cyber attacks as a technology concept illustration design

IT security is one of the highest priorities for every CIO. Cyber-attacks are now a reality that we must deal with on a daily basis. More and more organizations have been the victims of so-called cybercrimes that are the cause of financial losses, operational problems and consequences to the company’s reputation.

That is why trying to better structure your defenses, and increase efficiency and reactivity in case of an attack, are now key goals for IT departments. How should we adapt to these new needs? One of the most important actions to take is the creation of an Information Security Operations Center, which implements IT security and proactively monitors IT infrastructure.

A new IT Security Management Strategy

Lately, in the Banca Informatica Bancaria Trentina Group where I work, we have increasingly focused on the realization of an Information Security Operations Center. To ensure security and to better control cyber-attacks, we are now leveraging the advantages offered by Kibana and Grafana: Data Visualization Modules integrated into NetEye. These tools allow you to create dashboards that are easy to interpret. More specifically, we focused on the generation of dashboards for infrastructure load (e.g., the CPU usage of the various nodes and the bandwidth load of the switches) and for the security events that allow us to rapidly identify if our organization is under attack.

These dashboards offer a concrete benefit in those situations where it is fundamental to quickly identify the root cause of a problem, such as within an ISOC.

Kibana for the real time visualization of potential cyber-attacks

One of the first tasks to secure an organization, as I’ve written in a recent post on my personal blog (, is to gather the right information to build clear views on the actual situation.

In our case, it is important to configure the various devices (hosts, switches, routers, firewalls, IoT objects, …) to send their logs to the NetEye Log Manager.

After the execution of this task, we can focus on implementing the dashboards. One aspect we found useful in Kibana is the ability to create a map showing the geolocation of the IP fields contained in the various logs. In our situation, we have used this feature to view the sources of the various attacks. Within our organization, we generated a map that displays the sources of the attacks collected from various datasets created by Snort’s Intrusion Prevention System (IPS) and by various Safed agents installed on our systems. After configuring the IPS so that it can send its evidence to NetEye Log Manager, we created a simple search as follows:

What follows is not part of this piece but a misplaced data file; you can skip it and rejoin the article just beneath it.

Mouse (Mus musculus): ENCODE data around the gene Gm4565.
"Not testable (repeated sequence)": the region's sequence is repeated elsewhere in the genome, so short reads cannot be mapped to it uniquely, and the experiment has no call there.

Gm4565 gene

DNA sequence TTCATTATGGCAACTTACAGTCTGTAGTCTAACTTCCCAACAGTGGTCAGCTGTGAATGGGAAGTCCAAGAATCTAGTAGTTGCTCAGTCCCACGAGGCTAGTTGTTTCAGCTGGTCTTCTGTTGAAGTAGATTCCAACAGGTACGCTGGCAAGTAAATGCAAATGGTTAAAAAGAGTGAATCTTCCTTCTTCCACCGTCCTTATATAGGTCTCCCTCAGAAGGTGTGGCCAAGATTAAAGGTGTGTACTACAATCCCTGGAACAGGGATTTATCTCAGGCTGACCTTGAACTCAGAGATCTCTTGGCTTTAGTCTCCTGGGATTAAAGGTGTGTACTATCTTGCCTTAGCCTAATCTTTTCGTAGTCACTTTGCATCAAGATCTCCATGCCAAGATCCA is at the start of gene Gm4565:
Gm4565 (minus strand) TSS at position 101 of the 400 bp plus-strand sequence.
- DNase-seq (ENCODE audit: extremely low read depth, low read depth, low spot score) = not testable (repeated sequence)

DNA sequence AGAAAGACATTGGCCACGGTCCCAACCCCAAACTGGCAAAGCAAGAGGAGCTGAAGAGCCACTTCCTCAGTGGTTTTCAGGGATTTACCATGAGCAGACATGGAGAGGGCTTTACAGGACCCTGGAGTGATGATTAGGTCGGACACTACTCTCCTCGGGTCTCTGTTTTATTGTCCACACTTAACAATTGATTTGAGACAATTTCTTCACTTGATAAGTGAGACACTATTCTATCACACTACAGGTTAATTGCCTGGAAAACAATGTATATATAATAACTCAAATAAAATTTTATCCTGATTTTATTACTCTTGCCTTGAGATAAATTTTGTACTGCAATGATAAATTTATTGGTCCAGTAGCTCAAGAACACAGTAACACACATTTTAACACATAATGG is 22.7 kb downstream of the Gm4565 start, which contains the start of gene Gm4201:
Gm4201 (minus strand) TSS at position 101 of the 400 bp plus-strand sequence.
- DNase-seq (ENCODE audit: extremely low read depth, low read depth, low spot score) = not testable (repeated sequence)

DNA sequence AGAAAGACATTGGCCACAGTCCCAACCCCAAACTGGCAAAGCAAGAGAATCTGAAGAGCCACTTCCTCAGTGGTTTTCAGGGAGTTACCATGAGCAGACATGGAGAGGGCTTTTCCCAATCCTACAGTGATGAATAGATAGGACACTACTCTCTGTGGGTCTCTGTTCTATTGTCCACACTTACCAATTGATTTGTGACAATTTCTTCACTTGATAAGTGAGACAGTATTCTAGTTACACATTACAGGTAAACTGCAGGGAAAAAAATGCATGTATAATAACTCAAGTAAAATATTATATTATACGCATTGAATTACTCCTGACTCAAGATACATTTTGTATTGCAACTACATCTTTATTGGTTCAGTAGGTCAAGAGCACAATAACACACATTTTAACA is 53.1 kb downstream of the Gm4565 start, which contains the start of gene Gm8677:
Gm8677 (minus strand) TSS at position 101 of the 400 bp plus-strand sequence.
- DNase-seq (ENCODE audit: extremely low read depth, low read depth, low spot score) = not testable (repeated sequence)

“program:snort OR (“ImapSSLServer” AND “invalid password) OR (“more authentication failures”)

This is just an example of a query that aims to collect attacks from multiple sources into a single dashboard, but of course, it can contain anything that returns usable output even if it is not a real attack. We then added several configurations needed to create the map. Below you can find a step-by-step installation guide for NetEye geolocation:

# cd /var/lib/neteye/logstash/etc
# curl -O “
# gunzip GeoLiteCity.dat.gz

We then changed the logstash filter files to apply the geolocation data to the IP fields. After that, we added the geoip block where you must enter the name of the field to which you want to apply geolocation (source => “$ field_name”). In our case, we modified the following filters:

Click here to learn more

1_f00200_safed_header.filter (viene applicato a tutti i log inviati a NetEye dall’agent Safed)

else if [type] == “syslog” and [message] =~ /.*Safed\[\d+\]\[\d+\].*ImapSSLServer-.*authentication failed.*/ { grok { match => [ “message”, “(?

1_f00450_pfsense_snort.filter (viene applicato a tutti i log inviati a NetEye dall’IDS Snort)